Enabling Environments: Pets - Four-legged friends

A menagerie of pets is bringing joy and learning benefits to the children of St Edward's C of E School in Rochdale, says head teacher Lynne Coxell.

While most children have to head for the beach for a donkey ride, our pupils have only to go to the playground and school field to enjoy a ride on Maco or Joop, two rescue donkeys and the latest additions to St Edward's menagerie of pets.

Half-brothers Maco, 15, and Joop, 16, arrived from Sidmouth Donkey Sanctuary last August and join our:

  • two micro pigs
  • five pygmy goats - including two kids bred at the school
  • chickens - the children collect their eggs to use in our kitchen for lunches
  • bantams - we breed with these and use their eggs
  • rabbits - they have just had seven babies
  • guinea pigs
  • chinchillas
  • two bearded dragons, with babies, and
  • 18 coy carp that live in the pond in the school grounds.

Our pupils are responsible for all aspects of the animals' care, including grooming, walking and mucking them out. The donkeys are the responsibility of various Key Stage 2 children, under the watchful eye of an adult, although pupils throughout the school can book a ride at the weekly Donkey Club and also help to groom and feed them.

Reception class children look after micro pigs Peppa and Wibbly. As full-time class members, the pigs are free to mingle with the children and have free-flow access to the outdoors. Far from being a distraction, the pigs are a calming influence on the children - just one of the many benefits that our pets have brought to our children since we started introducing them seven years ago.

St Edward's serves a varied socio-economic population that has experienced its fair share of hardship in recent years due to the closure of many factories in the area. Generally, we find our pets:

  • enhance children's learning and improve outcomes
  • give children real enjoyment
  • help our children to develop empathy and become more caring (This is certainly true of the reception class children who are much more gentle and nurturing since Peppa and Wibbly moved in.)
  • have a positive impact on children's behaviour (Our pupils understand that they can't be loud or boisterous around the pets.)
  • increase children's motivation to come to school
  • help children to acquire life skills
  • build children's confidence
  • provide the children with a sense of responsibility and ownership, and
  • have influenced children's plans for the future, with some wanting to work in animal husbandry.


The RSPCA generally discourages schools from keeping pets, seeing them as noisy and frightening places for animals. When we introduced pets into school, we started with smaller animals and, before they arrived, made sure the children knew how to care and behave around them.

Our animals are checked by welfare officers every three months and they say our animals couldn't be better looked after. Our work with animals has also had the seal of approval from RSPCA officers who have visited the school.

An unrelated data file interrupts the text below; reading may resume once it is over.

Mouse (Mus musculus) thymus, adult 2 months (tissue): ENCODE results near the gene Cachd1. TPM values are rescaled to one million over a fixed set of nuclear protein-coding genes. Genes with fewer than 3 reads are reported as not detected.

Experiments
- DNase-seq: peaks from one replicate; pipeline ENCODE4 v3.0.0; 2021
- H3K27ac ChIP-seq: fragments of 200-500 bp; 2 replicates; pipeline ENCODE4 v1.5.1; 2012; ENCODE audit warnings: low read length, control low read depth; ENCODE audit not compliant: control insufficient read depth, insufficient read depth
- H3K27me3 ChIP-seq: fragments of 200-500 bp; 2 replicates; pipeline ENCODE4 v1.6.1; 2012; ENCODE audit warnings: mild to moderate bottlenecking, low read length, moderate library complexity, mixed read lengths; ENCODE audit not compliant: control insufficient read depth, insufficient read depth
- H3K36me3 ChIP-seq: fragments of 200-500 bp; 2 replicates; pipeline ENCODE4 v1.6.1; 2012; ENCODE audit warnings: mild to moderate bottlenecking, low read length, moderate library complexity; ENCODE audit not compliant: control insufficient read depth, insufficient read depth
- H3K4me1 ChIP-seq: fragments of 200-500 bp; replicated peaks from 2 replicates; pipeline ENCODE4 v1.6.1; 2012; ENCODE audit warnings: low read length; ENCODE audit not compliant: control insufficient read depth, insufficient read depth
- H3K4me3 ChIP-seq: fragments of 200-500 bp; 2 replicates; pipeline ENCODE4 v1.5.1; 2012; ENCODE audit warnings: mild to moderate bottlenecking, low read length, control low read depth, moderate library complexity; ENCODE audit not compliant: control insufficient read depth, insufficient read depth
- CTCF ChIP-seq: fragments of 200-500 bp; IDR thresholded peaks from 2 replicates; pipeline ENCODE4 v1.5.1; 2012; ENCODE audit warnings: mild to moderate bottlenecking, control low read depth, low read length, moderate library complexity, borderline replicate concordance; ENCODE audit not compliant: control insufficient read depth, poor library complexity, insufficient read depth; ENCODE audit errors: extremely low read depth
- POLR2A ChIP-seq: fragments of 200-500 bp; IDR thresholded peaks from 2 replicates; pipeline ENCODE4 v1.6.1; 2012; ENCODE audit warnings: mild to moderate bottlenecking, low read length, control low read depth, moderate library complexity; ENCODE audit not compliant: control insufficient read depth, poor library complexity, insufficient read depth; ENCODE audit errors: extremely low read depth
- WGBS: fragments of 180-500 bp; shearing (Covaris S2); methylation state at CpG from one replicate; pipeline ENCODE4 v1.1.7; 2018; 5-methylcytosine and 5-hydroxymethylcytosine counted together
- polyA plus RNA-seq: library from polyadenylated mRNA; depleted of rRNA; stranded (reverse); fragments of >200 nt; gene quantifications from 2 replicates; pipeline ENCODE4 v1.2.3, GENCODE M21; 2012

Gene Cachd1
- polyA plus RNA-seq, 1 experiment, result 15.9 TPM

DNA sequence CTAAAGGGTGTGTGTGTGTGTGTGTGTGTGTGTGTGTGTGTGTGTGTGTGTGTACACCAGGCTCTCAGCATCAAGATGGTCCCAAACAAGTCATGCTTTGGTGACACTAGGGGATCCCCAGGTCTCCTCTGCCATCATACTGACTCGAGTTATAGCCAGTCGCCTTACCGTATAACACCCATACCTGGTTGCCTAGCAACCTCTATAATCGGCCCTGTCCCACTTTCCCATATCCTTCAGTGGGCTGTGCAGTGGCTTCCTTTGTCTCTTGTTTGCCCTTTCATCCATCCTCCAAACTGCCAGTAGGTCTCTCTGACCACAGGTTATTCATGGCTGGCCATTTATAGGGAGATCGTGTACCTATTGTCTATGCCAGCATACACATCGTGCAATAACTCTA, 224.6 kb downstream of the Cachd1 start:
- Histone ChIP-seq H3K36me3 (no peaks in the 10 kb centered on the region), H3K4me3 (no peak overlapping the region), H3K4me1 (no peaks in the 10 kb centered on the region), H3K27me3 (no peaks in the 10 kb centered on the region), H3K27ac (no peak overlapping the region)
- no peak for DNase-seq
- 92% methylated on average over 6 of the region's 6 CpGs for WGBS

While Thumper the rabbit was found abandoned in a teacher's garden, many of the school's pets come from rescue centres and the chickens came from battery farms.

Introducing donkeys, pigs and goats to the school was the decision of three classes of Year 6 pupils, who are awarded a sum of money annually to spend on their legacy to the school and invited to return in Year 7 to see the results of their project.

The classes that decided to introduce a new animal carried out a huge amount of research beforehand, making sure that the school was able to afford and care for the new pet.


Looking after the animals links well with the school's wider aim for our children to become self-aware learners, with the resilience and reflectiveness to develop and constantly build on the habits of a successful learner.

It fits too with our commitment to raise our children's awareness of ecology and the need to protect our environment. As an eco-school (see box), we embed issues of sustainability in our school curriculum and many lessons are taught outside. The children also undertake regular monitoring of our energy use, recycle waste and get involved in litter pick-ups.

A year ago, the DfE appointed us as an ambassador eco-school and we have now showcased our work to more than 70 other schools. We also work with schools' eco-committees to do joint lessons, have a partnership with a school in South Africa and plan to become a Fairtrade School.

Lynne Coxell spoke to Ruth Thomson



Eco-Schools is an international award programme aimed at embedding the principles of sustainability into the heart of school life.

On registering free at www.eco-schools.net, schools follow a seven-step process aimed at addressing a variety of environmental themes: water, biodiversity, energy, global perspectives, healthy living, litter, school grounds, transport and waste.

The programme is child-driven, with children leading the school's eco-committee, consulting with fellow pupils on priorities and initiatives and helping to audit the effectiveness of the measures that they have taken. They can also make contact with other schools involved in the programme.

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